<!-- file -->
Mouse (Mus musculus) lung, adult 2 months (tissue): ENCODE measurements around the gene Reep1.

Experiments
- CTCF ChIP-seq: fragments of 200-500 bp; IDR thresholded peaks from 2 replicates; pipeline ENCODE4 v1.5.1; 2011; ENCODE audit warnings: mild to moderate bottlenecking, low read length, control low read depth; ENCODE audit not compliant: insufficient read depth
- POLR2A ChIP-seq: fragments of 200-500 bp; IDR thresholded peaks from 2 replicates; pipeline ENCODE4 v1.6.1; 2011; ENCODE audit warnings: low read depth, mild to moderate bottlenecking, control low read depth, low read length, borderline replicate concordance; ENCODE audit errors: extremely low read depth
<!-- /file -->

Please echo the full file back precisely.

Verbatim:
Mouse (Mus musculus) lung, adult 2 months (tissue): ENCODE measurements around the gene Reep1.

Experiments
- CTCF ChIP-seq: fragments of 200-500 bp; IDR thresholded peaks from 2 replicates; pipeline ENCODE4 v1.5.1; 2011; ENCODE audit warnings: mild to moderate bottlenecking, low read length, control low read depth; ENCODE audit not compliant: insufficient read depth
- POLR2A ChIP-seq: fragments of 200-500 bp; IDR thresholded peaks from 2 replicates; pipeline ENCODE4 v1.6.1; 2011; ENCODE audit warnings: low read depth, mild to moderate bottlenecking, control low read depth, low read length, borderline replicate concordance; ENCODE audit errors: extremely low read depth